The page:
After this, you will end up with CentOS 7.6, no matter which install image you started with. Officially only the 7.5 version is supported, but technically it will works with a simple hack. I have choose to continue this way.
If you want to hold back on 7.5, then skip this step, and go your own way, by enabling only the C7.5.1804 reositories (hint: CentOS-Vault.repo)
- Then install the vmware-tools:
# yum install open-vm-tools
This step is optional, and only makes sense in case of VMware.
- Stop your VM, and create a snapshot at this point. It will save you a lot of time, in case if you need to start over!
QRadar CE Installation
I’m highly suggest to set a static IP and provide an FQDN before you start the QRadar CE installation. If you haven’t prepared these during the CentOS install, do it now. These settings gonna be set in stone after you have installed QRadar.
The install script will fail without these hacks:
- As QRadar installer checks for a hard-coded OS version, and the CentOS 7.6 are come out later than the QRadar CE iso has built, so you need to fake it.
# sed -i 's/7\.6\.1810/7\.5\.1804/' /etc/redhat-release && cat /etc/redhat-release
Skip this step if you have holding back your system on version 7.5
- As QRadar is a complex set of services, and it will not work if SELINUX enabled.
# sed -i 's/^SELINUX=.*/SELINUX=disabled/g' /etc/selinux/config && cat /etc/selinux/config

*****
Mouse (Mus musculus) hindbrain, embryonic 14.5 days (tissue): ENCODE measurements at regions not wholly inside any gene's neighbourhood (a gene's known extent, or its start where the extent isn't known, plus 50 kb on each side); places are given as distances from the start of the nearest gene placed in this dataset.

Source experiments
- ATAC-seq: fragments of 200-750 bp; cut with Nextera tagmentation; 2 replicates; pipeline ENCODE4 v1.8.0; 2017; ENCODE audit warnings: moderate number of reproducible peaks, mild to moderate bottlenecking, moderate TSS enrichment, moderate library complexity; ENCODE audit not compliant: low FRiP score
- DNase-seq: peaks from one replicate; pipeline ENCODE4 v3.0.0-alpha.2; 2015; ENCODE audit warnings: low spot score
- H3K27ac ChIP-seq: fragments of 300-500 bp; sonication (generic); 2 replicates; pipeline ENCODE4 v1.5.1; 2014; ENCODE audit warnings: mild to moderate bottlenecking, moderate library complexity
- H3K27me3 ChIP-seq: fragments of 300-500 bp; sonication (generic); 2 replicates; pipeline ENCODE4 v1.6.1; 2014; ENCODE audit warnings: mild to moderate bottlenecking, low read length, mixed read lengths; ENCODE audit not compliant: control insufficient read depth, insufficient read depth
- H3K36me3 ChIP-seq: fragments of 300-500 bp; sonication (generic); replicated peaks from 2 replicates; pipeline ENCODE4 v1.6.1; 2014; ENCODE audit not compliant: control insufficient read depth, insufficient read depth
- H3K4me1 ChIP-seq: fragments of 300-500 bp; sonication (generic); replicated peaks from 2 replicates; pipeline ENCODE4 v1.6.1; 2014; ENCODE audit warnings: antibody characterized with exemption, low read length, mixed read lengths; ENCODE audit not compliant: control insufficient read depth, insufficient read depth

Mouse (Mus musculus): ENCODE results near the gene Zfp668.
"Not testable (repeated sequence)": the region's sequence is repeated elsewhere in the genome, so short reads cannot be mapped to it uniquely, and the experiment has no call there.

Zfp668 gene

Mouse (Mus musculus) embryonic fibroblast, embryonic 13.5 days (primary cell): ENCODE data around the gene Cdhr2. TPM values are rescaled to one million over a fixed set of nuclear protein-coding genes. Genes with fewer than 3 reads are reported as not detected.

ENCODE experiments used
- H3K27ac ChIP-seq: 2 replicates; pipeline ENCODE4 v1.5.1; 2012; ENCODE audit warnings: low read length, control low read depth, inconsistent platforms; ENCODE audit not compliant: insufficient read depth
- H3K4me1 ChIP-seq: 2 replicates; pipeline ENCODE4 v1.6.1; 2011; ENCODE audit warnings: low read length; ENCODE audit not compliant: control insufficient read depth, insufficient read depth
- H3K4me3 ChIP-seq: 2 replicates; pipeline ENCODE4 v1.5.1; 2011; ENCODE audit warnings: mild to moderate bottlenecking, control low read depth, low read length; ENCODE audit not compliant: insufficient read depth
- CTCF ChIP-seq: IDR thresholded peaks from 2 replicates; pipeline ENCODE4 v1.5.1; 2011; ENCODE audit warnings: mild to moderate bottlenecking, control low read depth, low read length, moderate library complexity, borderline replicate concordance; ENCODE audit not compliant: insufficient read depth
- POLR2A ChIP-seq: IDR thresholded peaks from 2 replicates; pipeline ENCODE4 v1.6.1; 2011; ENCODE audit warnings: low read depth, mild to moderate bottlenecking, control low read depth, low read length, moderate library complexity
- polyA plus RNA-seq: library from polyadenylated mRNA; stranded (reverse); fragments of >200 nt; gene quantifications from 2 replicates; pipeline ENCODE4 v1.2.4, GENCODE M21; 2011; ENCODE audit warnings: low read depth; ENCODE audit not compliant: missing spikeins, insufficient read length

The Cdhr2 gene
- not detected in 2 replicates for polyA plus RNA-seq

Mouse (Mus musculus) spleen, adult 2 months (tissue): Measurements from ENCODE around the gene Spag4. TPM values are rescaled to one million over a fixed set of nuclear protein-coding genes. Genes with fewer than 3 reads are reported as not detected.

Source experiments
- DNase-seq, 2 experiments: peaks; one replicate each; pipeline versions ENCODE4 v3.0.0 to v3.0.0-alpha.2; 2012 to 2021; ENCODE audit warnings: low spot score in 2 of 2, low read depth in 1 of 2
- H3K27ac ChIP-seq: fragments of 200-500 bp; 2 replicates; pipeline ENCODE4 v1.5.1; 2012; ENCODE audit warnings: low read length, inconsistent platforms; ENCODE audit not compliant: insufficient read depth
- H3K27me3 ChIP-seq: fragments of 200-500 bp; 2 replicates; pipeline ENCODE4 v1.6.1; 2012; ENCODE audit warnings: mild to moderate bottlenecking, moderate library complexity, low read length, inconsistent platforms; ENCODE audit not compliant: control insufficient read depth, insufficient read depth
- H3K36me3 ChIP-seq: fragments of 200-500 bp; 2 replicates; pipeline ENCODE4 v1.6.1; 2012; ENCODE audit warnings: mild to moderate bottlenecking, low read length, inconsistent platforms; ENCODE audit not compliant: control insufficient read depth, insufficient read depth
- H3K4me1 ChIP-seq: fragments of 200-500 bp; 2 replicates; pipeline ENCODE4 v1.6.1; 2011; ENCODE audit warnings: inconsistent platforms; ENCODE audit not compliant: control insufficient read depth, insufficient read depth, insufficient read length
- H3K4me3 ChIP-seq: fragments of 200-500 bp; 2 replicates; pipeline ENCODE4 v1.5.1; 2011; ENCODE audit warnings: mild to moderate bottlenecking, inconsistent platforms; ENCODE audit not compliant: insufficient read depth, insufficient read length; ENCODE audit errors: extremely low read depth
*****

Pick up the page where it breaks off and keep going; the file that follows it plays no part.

- The install script may fail if finds an IPV6 address, so you’re better off disable it:
# echo "net.ipv6.conf.all.disable_ipv6 = 1" >> /etc/sysctl.conf
- As both of the customization above would need a reboot to take effect, reboot now:
- Attach the QRadar CE iso image to your VM, then mount it:
# mount /dev/cdrom /media/
- Than start the install script:
# cd /media/ # ./setup
The setup will install a LOT of additional packages. Hope the best, and take a break. It will takes some time…
- If the install process finished successfully, then you need to reset the admin password:
# /opt/qradar/support/changePasswd.sh -a
- Then restart the tomcat service:
# systemctl restart tomcat
- And finally power off your system:
- Then create a snapshot at this point, as you have a working QRadar CE Appliance :)
- boot up your appliance, and start using it.
Even if the OS itself will boot up very quickly, QRadar needs some time (few minutes) to start up. Be patient. The best indicator if you can access the QRadar Console via web browser:
https://<ip_address or FQDN>/console
(Yes, you will get a big fat warning because of the self signed certificate)
After a successful installation, your CentOS turned into a QRadar appliance! From this point, you should manage it accordingly!
If something went wrong
Then you probably end up with a broken system. It is not worth to try to continue from this stage, because you will very likely fail to do so. You are better off:
- Read the logs.
- Try to figure out what’s went wrong, and fix it.
- Make sure you have set up your VM properly.
- Read and/or ask in forums.
- Restart from a previous snapshot/clone.
As I’m currently working for IBM, please read my disclaimer.